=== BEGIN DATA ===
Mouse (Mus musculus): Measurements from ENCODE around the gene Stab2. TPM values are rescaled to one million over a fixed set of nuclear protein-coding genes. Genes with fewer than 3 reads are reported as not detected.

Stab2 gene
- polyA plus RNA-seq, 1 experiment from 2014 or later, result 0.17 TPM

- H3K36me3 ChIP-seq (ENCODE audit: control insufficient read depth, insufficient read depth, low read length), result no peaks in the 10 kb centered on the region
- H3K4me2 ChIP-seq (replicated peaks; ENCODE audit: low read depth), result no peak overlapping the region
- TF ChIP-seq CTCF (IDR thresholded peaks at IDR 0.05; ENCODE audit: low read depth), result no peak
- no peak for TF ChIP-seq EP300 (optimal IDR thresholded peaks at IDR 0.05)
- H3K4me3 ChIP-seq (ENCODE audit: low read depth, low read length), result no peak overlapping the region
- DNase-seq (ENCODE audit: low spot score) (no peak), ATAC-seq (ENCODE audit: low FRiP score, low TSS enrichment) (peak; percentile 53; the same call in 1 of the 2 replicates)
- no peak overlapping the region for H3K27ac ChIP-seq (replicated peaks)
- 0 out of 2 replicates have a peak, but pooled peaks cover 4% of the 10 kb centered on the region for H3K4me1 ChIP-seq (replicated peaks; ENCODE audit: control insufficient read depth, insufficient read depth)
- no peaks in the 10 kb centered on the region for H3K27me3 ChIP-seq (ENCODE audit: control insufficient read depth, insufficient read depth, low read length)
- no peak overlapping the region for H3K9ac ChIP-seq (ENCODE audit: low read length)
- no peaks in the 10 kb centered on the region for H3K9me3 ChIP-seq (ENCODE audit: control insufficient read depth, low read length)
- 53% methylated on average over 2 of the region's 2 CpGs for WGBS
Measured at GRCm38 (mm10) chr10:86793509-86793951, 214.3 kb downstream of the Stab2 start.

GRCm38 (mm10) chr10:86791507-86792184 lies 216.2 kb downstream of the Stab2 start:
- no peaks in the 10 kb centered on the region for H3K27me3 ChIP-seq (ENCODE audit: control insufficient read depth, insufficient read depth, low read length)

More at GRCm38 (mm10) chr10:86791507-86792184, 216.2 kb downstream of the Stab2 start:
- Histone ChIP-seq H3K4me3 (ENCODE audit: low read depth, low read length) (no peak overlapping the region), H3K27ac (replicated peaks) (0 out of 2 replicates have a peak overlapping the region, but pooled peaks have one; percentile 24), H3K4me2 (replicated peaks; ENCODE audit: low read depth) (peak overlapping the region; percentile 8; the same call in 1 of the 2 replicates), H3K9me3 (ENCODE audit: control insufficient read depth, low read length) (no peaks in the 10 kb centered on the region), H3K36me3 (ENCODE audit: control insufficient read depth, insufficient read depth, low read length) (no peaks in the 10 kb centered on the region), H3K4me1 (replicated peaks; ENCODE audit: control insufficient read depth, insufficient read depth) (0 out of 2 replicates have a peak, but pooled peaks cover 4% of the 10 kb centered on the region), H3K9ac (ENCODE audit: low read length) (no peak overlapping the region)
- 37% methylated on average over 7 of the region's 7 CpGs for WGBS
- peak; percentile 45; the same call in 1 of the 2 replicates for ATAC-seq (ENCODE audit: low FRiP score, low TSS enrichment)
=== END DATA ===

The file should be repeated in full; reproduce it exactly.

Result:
Mouse (Mus musculus): Measurements from ENCODE around the gene Stab2. TPM values are rescaled to one million over a fixed set of nuclear protein-coding genes. Genes with fewer than 3 reads are reported as not detected.

Stab2 gene
- polyA plus RNA-seq, 1 experiment from 2014 or later, result 0.17 TPM

- H3K36me3 ChIP-seq (ENCODE audit: control insufficient read depth, insufficient read depth, low read length), result no peaks in the 10 kb centered on the region
- H3K4me2 ChIP-seq (replicated peaks; ENCODE audit: low read depth), result no peak overlapping the region
- TF ChIP-seq CTCF (IDR thresholded peaks at IDR 0.05; ENCODE audit: low read depth), result no peak
- no peak for TF ChIP-seq EP300 (optimal IDR thresholded peaks at IDR 0.05)
- H3K4me3 ChIP-seq (ENCODE audit: low read depth, low read length), result no peak overlapping the region
- DNase-seq (ENCODE audit: low spot score) (no peak), ATAC-seq (ENCODE audit: low FRiP score, low TSS enrichment) (peak; percentile 53; the same call in 1 of the 2 replicates)
- no peak overlapping the region for H3K27ac ChIP-seq (replicated peaks)
- 0 out of 2 replicates have a peak, but pooled peaks cover 4% of the 10 kb centered on the region for H3K4me1 ChIP-seq (replicated peaks; ENCODE audit: control insufficient read depth, insufficient read depth)
- no peaks in the 10 kb centered on the region for H3K27me3 ChIP-seq (ENCODE audit: control insufficient read depth, insufficient read depth, low read length)
- no peak overlapping the region for H3K9ac ChIP-seq (ENCODE audit: low read length)
- no peaks in the 10 kb centered on the region for H3K9me3 ChIP-seq (ENCODE audit: control insufficient read depth, low read length)
- 53% methylated on average over 2 of the region's 2 CpGs for WGBS
Measured at GRCm38 (mm10) chr10:86793509-86793951, 214.3 kb downstream of the Stab2 start.

GRCm38 (mm10) chr10:86791507-86792184 lies 216.2 kb downstream of the Stab2 start:
- no peaks in the 10 kb centered on the region for H3K27me3 ChIP-seq (ENCODE audit: control insufficient read depth, insufficient read depth, low read length)

More at GRCm38 (mm10) chr10:86791507-86792184, 216.2 kb downstream of the Stab2 start:
- Histone ChIP-seq H3K4me3 (ENCODE audit: low read depth, low read length) (no peak overlapping the region), H3K27ac (replicated peaks) (0 out of 2 replicates have a peak overlapping the region, but pooled peaks have one; percentile 24), H3K4me2 (replicated peaks; ENCODE audit: low read depth) (peak overlapping the region; percentile 8; the same call in 1 of the 2 replicates), H3K9me3 (ENCODE audit: control insufficient read depth, low read length) (no peaks in the 10 kb centered on the region), H3K36me3 (ENCODE audit: control insufficient read depth, insufficient read depth, low read length) (no peaks in the 10 kb centered on the region), H3K4me1 (replicated peaks; ENCODE audit: control insufficient read depth, insufficient read depth) (0 out of 2 replicates have a peak, but pooled peaks cover 4% of the 10 kb centered on the region), H3K9ac (ENCODE audit: low read length) (no peak overlapping the region)
- 37% methylated on average over 7 of the region's 7 CpGs for WGBS
- peak; percentile 45; the same call in 1 of the 2 replicates for ATAC-seq (ENCODE audit: low FRiP score, low TSS enrichment)